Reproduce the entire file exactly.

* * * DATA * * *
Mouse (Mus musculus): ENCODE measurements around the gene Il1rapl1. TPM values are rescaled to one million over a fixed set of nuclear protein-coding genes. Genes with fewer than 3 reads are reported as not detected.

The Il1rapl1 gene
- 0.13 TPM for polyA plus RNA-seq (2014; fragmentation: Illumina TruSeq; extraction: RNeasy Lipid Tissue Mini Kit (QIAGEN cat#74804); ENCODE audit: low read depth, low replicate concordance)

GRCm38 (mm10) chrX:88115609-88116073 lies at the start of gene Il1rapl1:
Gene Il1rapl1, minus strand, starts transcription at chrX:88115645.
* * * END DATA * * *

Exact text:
Mouse (Mus musculus): ENCODE measurements around the gene Il1rapl1. TPM values are rescaled to one million over a fixed set of nuclear protein-coding genes. Genes with fewer than 3 reads are reported as not detected.

The Il1rapl1 gene
- 0.13 TPM for polyA plus RNA-seq (2014; fragmentation: Illumina TruSeq; extraction: RNeasy Lipid Tissue Mini Kit (QIAGEN cat#74804); ENCODE audit: low read depth, low replicate concordance)

GRCm38 (mm10) chrX:88115609-88116073 lies at the start of gene Il1rapl1:
Gene Il1rapl1, minus strand, starts transcription at chrX:88115645.